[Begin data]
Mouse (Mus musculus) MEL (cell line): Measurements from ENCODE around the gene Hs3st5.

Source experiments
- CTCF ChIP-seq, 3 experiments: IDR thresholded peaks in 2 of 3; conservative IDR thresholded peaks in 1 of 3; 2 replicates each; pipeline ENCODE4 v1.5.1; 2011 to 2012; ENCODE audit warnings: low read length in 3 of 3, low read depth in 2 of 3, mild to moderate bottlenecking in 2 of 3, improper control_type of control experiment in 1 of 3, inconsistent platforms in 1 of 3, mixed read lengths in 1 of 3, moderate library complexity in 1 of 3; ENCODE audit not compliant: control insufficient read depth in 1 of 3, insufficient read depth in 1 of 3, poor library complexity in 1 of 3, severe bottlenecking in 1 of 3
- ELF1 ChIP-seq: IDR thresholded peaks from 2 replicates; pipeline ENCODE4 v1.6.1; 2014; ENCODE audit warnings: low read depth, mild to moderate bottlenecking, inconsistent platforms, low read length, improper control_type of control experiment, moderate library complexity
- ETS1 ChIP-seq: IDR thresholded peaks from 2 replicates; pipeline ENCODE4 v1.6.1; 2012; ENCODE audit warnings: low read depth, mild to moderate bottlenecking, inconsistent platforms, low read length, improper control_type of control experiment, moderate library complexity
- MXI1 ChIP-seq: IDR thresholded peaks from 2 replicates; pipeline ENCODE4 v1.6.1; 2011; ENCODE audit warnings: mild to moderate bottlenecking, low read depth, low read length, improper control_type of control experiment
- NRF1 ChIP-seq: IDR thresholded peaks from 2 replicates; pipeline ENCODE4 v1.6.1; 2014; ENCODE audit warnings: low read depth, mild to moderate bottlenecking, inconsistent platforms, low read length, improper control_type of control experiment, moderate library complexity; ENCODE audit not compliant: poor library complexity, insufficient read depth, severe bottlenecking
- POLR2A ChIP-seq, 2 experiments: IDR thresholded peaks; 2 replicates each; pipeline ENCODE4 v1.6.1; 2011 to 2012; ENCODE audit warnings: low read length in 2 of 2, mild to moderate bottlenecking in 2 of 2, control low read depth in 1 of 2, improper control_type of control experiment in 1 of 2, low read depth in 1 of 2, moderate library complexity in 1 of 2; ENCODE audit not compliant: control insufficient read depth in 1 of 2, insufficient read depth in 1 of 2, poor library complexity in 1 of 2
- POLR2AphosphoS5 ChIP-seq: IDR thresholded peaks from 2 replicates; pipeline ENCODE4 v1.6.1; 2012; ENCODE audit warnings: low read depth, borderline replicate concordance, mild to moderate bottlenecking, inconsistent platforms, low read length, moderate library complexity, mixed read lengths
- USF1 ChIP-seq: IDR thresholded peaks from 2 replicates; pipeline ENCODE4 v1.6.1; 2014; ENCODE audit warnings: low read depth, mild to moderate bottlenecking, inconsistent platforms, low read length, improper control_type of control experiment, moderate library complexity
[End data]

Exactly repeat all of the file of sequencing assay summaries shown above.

Mouse (Mus musculus) MEL (cell line): Measurements from ENCODE around the gene Hs3st5.

Source experiments
- CTCF ChIP-seq, 3 experiments: IDR thresholded peaks in 2 of 3; conservative IDR thresholded peaks in 1 of 3; 2 replicates each; pipeline ENCODE4 v1.5.1; 2011 to 2012; ENCODE audit warnings: low read length in 3 of 3, low read depth in 2 of 3, mild to moderate bottlenecking in 2 of 3, improper control_type of control experiment in 1 of 3, inconsistent platforms in 1 of 3, mixed read lengths in 1 of 3, moderate library complexity in 1 of 3; ENCODE audit not compliant: control insufficient read depth in 1 of 3, insufficient read depth in 1 of 3, poor library complexity in 1 of 3, severe bottlenecking in 1 of 3
- ELF1 ChIP-seq: IDR thresholded peaks from 2 replicates; pipeline ENCODE4 v1.6.1; 2014; ENCODE audit warnings: low read depth, mild to moderate bottlenecking, inconsistent platforms, low read length, improper control_type of control experiment, moderate library complexity
- ETS1 ChIP-seq: IDR thresholded peaks from 2 replicates; pipeline ENCODE4 v1.6.1; 2012; ENCODE audit warnings: low read depth, mild to moderate bottlenecking, inconsistent platforms, low read length, improper control_type of control experiment, moderate library complexity
- MXI1 ChIP-seq: IDR thresholded peaks from 2 replicates; pipeline ENCODE4 v1.6.1; 2011; ENCODE audit warnings: mild to moderate bottlenecking, low read depth, low read length, improper control_type of control experiment
- NRF1 ChIP-seq: IDR thresholded peaks from 2 replicates; pipeline ENCODE4 v1.6.1; 2014; ENCODE audit warnings: low read depth, mild to moderate bottlenecking, inconsistent platforms, low read length, improper control_type of control experiment, moderate library complexity; ENCODE audit not compliant: poor library complexity, insufficient read depth, severe bottlenecking
- POLR2A ChIP-seq, 2 experiments: IDR thresholded peaks; 2 replicates each; pipeline ENCODE4 v1.6.1; 2011 to 2012; ENCODE audit warnings: low read length in 2 of 2, mild to moderate bottlenecking in 2 of 2, control low read depth in 1 of 2, improper control_type of control experiment in 1 of 2, low read depth in 1 of 2, moderate library complexity in 1 of 2; ENCODE audit not compliant: control insufficient read depth in 1 of 2, insufficient read depth in 1 of 2, poor library complexity in 1 of 2
- POLR2AphosphoS5 ChIP-seq: IDR thresholded peaks from 2 replicates; pipeline ENCODE4 v1.6.1; 2012; ENCODE audit warnings: low read depth, borderline replicate concordance, mild to moderate bottlenecking, inconsistent platforms, low read length, moderate library complexity, mixed read lengths
- USF1 ChIP-seq: IDR thresholded peaks from 2 replicates; pipeline ENCODE4 v1.6.1; 2014; ENCODE audit warnings: low read depth, mild to moderate bottlenecking, inconsistent platforms, low read length, improper control_type of control experiment, moderate library complexity